Taylor said they conducted video interviews with Guy and other family members while they were down there, which will run on a loop during the exhibit.

King of Arts

The family called Eccles “Pop,” and he’s been described as “the happiest of people,” always smiling, upbeat, sporting his trademark bow tie.

“He was soft-spoken, calm, well-liked, always the gentleman,” said Raymond. He taught “plein air” classes (open air) for landscape artists through the Art League. He and his students would pack a bag lunch and head out to the farmland at what is now 5th and North avenues to spend an entire Saturday painting.

“He exhibited well into his 80s,” Raymond said. In fact, his last show was held in 1982 at Paintin’ Place Gallery, 820 North Blvd. (next to John Toomey’s gallery). At the age of 90 he was named “King of Arts” by the West Suburban Artists Guild.

Taylor says Eccles painted until he died, and he made all his own frames, characterized by their bleached, bone color.

He describes Eccles’s style as “painterly. It’s not postcard art. It’s very atmospheric.”

Faith Humphrey-Hill, Art League executive director, describes his style as “spontaneous but sure-handed. He uses paint to make a statement. You can tell he enjoyed painting.”

“His perspective is fabulous,” Taylor added. “There is a maturity to his color choices. He enjoyed the palette.”

He also valued the uneventful-“honoring the mundane,” as Taylor puts it-choosing for his subject matter ordinary scenes of people working, often in the harbors where his ships took him. “He makes the everyday interesting,” Taylor noted.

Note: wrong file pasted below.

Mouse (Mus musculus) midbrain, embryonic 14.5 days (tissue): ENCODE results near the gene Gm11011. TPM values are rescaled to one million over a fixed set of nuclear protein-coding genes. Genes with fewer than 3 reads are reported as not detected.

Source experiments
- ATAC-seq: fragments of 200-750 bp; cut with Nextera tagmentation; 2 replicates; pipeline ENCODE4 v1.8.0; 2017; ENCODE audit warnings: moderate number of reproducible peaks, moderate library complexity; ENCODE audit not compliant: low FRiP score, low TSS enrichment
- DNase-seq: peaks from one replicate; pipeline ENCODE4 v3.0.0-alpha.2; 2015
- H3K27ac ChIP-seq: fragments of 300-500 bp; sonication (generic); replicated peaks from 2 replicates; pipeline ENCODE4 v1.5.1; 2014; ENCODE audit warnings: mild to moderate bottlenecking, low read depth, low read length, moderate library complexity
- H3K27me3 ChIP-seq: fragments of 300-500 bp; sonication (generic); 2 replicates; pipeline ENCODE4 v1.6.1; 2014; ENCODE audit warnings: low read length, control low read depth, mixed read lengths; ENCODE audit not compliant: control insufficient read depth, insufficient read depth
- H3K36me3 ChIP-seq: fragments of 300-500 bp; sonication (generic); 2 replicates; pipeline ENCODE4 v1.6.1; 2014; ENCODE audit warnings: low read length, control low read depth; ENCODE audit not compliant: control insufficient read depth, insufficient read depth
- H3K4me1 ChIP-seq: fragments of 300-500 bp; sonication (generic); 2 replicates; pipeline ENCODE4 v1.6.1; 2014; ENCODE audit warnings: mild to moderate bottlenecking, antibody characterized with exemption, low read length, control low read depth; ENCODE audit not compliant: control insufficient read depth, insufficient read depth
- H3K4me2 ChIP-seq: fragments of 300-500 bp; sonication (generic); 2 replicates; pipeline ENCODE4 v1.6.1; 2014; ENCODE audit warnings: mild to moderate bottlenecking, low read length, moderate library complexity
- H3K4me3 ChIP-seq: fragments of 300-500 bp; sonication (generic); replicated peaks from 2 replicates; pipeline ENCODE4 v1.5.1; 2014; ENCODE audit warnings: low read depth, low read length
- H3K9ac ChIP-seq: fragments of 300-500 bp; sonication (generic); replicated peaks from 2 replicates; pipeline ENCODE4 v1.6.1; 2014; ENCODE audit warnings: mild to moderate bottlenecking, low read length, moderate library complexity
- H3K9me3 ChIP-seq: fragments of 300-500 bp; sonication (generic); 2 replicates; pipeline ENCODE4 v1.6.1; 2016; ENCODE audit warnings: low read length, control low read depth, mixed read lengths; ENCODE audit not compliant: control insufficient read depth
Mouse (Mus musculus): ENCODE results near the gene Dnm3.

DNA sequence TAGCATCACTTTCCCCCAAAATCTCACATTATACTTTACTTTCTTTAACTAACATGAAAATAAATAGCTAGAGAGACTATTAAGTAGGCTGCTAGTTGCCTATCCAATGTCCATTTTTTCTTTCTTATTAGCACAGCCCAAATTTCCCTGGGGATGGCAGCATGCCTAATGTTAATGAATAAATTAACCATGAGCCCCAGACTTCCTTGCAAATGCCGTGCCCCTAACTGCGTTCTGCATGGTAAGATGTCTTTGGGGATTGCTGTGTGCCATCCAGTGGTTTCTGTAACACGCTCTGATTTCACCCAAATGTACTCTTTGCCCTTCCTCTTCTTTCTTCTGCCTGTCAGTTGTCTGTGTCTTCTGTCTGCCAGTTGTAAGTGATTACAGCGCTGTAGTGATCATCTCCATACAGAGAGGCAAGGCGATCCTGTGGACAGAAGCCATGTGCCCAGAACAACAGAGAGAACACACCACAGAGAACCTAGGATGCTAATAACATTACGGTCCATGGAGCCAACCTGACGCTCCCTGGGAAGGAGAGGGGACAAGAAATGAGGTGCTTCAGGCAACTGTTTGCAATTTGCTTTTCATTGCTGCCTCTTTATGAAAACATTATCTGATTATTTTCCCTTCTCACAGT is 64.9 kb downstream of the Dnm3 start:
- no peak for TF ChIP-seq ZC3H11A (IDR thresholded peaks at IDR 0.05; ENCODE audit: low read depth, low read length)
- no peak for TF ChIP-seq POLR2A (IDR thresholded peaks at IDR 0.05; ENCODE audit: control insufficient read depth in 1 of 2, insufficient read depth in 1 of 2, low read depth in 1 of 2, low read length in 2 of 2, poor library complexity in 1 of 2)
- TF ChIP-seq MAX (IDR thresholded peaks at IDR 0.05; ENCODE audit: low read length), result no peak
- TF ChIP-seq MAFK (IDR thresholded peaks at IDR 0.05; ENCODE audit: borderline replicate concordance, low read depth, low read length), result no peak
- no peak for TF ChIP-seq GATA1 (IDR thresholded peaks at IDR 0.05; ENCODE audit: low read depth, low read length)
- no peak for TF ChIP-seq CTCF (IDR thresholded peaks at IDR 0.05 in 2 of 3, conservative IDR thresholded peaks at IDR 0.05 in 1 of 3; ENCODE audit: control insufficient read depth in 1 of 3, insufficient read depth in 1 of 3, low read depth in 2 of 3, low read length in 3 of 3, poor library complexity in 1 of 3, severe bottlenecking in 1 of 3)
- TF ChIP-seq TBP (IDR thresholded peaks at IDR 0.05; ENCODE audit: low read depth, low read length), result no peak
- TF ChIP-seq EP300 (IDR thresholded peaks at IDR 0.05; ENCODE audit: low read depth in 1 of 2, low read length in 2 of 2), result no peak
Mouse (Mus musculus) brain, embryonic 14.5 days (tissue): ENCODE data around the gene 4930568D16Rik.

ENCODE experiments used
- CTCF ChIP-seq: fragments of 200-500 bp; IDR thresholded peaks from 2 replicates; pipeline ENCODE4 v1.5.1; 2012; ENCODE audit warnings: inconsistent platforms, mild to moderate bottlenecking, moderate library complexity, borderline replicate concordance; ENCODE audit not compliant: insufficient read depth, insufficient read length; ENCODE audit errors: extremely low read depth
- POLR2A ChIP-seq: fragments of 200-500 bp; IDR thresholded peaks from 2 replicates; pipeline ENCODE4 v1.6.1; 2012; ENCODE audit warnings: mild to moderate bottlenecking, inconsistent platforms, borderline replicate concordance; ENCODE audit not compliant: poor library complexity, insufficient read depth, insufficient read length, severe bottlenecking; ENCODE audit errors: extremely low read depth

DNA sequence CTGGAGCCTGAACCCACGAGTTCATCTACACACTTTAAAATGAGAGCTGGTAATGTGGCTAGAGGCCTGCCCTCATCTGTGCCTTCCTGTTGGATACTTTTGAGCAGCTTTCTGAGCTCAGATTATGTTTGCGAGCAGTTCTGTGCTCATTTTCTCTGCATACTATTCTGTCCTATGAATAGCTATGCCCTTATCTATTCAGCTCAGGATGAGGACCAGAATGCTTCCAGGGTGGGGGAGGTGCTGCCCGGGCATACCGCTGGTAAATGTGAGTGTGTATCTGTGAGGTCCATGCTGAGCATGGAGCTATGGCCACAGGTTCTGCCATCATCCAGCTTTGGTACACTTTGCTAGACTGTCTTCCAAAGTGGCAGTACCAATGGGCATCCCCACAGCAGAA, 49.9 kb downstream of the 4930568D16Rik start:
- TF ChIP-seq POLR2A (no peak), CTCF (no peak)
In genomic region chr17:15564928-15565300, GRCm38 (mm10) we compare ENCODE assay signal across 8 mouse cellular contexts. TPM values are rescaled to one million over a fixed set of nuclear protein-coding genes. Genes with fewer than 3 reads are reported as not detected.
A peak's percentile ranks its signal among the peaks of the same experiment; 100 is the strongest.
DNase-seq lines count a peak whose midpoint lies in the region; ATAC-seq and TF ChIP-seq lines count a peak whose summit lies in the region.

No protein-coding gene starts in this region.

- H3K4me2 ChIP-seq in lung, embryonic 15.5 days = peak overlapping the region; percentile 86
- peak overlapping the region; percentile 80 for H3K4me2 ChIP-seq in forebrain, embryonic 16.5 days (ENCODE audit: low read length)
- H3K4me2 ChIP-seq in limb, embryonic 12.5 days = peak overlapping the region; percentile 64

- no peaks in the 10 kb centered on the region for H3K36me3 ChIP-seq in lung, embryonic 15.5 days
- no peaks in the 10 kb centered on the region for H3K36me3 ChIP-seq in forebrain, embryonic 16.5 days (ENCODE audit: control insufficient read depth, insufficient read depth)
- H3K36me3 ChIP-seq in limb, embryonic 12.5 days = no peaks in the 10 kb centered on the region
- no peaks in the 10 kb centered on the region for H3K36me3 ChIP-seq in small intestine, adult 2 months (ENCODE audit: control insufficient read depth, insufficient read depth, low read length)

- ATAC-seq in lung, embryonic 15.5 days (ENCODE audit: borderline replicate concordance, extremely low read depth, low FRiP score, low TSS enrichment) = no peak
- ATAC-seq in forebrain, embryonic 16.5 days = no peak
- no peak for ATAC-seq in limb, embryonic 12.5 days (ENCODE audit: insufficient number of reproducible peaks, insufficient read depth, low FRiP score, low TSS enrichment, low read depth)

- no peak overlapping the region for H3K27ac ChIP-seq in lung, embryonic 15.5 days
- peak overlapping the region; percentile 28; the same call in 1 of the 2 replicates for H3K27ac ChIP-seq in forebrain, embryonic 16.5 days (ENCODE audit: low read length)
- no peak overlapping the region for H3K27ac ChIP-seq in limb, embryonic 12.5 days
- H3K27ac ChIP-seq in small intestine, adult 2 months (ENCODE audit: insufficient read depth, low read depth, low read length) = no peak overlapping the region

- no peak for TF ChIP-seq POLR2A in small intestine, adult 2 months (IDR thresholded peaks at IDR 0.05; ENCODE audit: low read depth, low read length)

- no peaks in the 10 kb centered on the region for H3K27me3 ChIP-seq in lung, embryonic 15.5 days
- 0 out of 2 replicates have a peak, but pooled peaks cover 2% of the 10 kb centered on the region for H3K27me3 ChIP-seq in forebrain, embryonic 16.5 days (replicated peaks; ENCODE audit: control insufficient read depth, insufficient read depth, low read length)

Working with the families to mount these retrospectives has been “fascinating,” Taylor says. “We’re on a mission to do one of these a year. It’s exciting to find out more about our history.”

It also helps the largely volunteer organization (approximately 300 members strong) to raise needed funds. Many of the works in this show, for instance, are for sale (ranging from $150 for the miniatures to $3,000 for the larger oils) and the Art League gets a 35-percent commission on sales.

The show’s run (till Feb. 6) will include a three-day performance festival featuring theater, music, dance, improv comedy, even puppeteering, Jan. 23-25. Taylor says they’re always looking for new ways to bring people into their facility. Their attitude, he says, is, “We’ve got a barn; let’s put on a show.”

And they’re also always on the lookout for new board members and volunteers. You don’t have to be a working artist. Contact opal2004@sbcglobal.net or call 386-8853 if you’re interested.

As for James Eccles, working artist, former banker, and tramp steamer passenger, Raymond says, “As an artist, long after you’re gone, it would be nice to know you’re not only still selling but gaining new appreciation. What more could an artist want than to be remembered? I think he would have been really happy.”

The Jan. 8 reception (5-7:30 p.m.) costs $25 per person and features food from the Marion Street Cheese Market. The public reception (same time) on Jan. 9 is free. The Oak Park Art League is located at 720 Chicago Ave., halfway between Oak Park and Euclid avenues, north side of the street in an E.E. Roberts-designed building.